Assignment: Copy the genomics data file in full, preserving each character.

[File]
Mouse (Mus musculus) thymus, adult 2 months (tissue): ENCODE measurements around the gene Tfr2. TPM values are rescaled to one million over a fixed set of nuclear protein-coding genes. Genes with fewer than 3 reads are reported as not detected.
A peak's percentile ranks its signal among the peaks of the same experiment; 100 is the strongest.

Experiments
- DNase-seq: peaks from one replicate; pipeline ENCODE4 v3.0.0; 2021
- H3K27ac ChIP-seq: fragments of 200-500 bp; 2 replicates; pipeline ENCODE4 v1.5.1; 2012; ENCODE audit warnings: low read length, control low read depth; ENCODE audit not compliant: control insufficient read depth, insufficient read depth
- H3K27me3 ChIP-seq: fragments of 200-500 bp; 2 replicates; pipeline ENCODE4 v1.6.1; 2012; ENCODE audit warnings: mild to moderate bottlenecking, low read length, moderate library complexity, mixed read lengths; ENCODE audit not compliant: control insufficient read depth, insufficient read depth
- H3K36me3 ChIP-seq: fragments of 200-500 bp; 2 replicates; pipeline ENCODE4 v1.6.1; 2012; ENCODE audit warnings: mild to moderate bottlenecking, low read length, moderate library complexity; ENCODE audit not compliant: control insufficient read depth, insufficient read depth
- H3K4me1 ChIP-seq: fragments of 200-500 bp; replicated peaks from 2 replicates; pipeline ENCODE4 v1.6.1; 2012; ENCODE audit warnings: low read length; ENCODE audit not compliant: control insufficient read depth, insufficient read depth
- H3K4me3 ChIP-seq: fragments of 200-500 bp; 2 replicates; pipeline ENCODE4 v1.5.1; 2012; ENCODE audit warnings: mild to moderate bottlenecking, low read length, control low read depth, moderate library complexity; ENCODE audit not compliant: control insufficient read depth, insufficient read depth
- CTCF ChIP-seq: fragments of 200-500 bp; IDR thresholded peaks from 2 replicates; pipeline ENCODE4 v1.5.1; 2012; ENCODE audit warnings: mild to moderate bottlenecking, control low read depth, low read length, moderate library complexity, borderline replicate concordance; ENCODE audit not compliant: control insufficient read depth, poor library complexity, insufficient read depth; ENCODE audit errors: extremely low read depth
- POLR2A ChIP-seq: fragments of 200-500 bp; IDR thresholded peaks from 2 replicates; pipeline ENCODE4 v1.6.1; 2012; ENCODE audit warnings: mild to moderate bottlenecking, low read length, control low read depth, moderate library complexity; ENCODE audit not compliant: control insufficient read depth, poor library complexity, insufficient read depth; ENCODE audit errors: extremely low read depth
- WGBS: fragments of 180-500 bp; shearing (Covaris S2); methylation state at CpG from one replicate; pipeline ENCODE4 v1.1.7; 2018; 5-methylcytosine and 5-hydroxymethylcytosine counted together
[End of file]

Mouse (Mus musculus) thymus, adult 2 months (tissue): ENCODE measurements around the gene Tfr2. TPM values are rescaled to one million over a fixed set of nuclear protein-coding genes. Genes with fewer than 3 reads are reported as not detected.
A peak's percentile ranks its signal among the peaks of the same experiment; 100 is the strongest.

Experiments
- DNase-seq: peaks from one replicate; pipeline ENCODE4 v3.0.0; 2021
- H3K27ac ChIP-seq: fragments of 200-500 bp; 2 replicates; pipeline ENCODE4 v1.5.1; 2012; ENCODE audit warnings: low read length, control low read depth; ENCODE audit not compliant: control insufficient read depth, insufficient read depth
- H3K27me3 ChIP-seq: fragments of 200-500 bp; 2 replicates; pipeline ENCODE4 v1.6.1; 2012; ENCODE audit warnings: mild to moderate bottlenecking, low read length, moderate library complexity, mixed read lengths; ENCODE audit not compliant: control insufficient read depth, insufficient read depth
- H3K36me3 ChIP-seq: fragments of 200-500 bp; 2 replicates; pipeline ENCODE4 v1.6.1; 2012; ENCODE audit warnings: mild to moderate bottlenecking, low read length, moderate library complexity; ENCODE audit not compliant: control insufficient read depth, insufficient read depth
- H3K4me1 ChIP-seq: fragments of 200-500 bp; replicated peaks from 2 replicates; pipeline ENCODE4 v1.6.1; 2012; ENCODE audit warnings: low read length; ENCODE audit not compliant: control insufficient read depth, insufficient read depth
- H3K4me3 ChIP-seq: fragments of 200-500 bp; 2 replicates; pipeline ENCODE4 v1.5.1; 2012; ENCODE audit warnings: mild to moderate bottlenecking, low read length, control low read depth, moderate library complexity; ENCODE audit not compliant: control insufficient read depth, insufficient read depth
- CTCF ChIP-seq: fragments of 200-500 bp; IDR thresholded peaks from 2 replicates; pipeline ENCODE4 v1.5.1; 2012; ENCODE audit warnings: mild to moderate bottlenecking, control low read depth, low read length, moderate library complexity, borderline replicate concordance; ENCODE audit not compliant: control insufficient read depth, poor library complexity, insufficient read depth; ENCODE audit errors: extremely low read depth
- POLR2A ChIP-seq: fragments of 200-500 bp; IDR thresholded peaks from 2 replicates; pipeline ENCODE4 v1.6.1; 2012; ENCODE audit warnings: mild to moderate bottlenecking, low read length, control low read depth, moderate library complexity; ENCODE audit not compliant: control insufficient read depth, poor library complexity, insufficient read depth; ENCODE audit errors: extremely low read depth
- WGBS: fragments of 180-500 bp; shearing (Covaris S2); methylation state at CpG from one replicate; pipeline ENCODE4 v1.1.7; 2018; 5-methylcytosine and 5-hydroxymethylcytosine counted together